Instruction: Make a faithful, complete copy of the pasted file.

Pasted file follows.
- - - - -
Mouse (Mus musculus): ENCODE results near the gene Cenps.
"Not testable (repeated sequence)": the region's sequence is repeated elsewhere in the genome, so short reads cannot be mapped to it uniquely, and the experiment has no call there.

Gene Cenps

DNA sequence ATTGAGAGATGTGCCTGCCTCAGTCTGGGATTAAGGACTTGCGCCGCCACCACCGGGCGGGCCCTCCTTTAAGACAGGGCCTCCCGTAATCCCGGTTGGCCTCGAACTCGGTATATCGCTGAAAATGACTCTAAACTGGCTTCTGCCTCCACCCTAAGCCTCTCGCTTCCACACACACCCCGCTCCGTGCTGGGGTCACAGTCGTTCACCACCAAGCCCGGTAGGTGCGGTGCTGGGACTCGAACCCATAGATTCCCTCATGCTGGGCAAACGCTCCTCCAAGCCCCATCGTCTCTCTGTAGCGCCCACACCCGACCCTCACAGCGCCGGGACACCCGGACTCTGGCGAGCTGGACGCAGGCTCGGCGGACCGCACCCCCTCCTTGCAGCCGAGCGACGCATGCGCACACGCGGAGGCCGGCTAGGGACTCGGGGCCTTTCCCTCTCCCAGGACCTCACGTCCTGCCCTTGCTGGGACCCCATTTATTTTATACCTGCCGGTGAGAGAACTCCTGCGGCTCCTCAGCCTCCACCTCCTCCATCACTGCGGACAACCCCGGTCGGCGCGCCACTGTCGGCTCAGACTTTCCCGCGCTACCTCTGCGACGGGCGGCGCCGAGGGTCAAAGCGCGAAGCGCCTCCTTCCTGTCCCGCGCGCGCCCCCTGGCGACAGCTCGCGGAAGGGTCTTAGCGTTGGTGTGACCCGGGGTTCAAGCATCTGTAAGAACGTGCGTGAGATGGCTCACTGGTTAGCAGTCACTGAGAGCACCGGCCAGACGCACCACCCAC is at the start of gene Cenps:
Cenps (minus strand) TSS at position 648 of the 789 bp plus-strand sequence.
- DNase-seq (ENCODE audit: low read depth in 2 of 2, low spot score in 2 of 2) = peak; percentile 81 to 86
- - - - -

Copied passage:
Mouse (Mus musculus): ENCODE results near the gene Cenps.
"Not testable (repeated sequence)": the region's sequence is repeated elsewhere in the genome, so short reads cannot be mapped to it uniquely, and the experiment has no call there.

Gene Cenps

DNA sequence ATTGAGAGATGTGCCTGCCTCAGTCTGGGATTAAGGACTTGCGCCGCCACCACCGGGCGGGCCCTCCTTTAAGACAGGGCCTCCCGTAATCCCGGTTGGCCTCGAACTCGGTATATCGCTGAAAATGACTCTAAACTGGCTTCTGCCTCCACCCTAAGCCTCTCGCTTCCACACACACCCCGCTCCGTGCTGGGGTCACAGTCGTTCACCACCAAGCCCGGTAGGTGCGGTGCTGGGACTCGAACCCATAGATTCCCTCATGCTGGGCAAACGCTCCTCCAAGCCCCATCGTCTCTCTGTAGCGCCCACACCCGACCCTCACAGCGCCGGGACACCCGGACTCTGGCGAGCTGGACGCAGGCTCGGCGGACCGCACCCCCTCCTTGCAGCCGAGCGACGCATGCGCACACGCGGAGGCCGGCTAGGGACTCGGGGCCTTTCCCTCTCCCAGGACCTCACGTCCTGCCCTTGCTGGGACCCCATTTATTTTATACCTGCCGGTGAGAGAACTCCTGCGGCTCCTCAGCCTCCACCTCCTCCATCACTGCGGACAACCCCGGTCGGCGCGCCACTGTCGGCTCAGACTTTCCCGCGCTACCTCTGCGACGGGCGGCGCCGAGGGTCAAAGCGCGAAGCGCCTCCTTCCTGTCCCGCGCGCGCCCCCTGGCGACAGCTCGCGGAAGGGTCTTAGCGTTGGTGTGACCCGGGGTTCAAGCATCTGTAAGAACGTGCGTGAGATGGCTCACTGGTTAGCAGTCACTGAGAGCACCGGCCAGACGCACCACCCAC is at the start of gene Cenps:
Cenps (minus strand) TSS at position 648 of the 789 bp plus-strand sequence.
- DNase-seq (ENCODE audit: low read depth in 2 of 2, low spot score in 2 of 2) = peak; percentile 81 to 86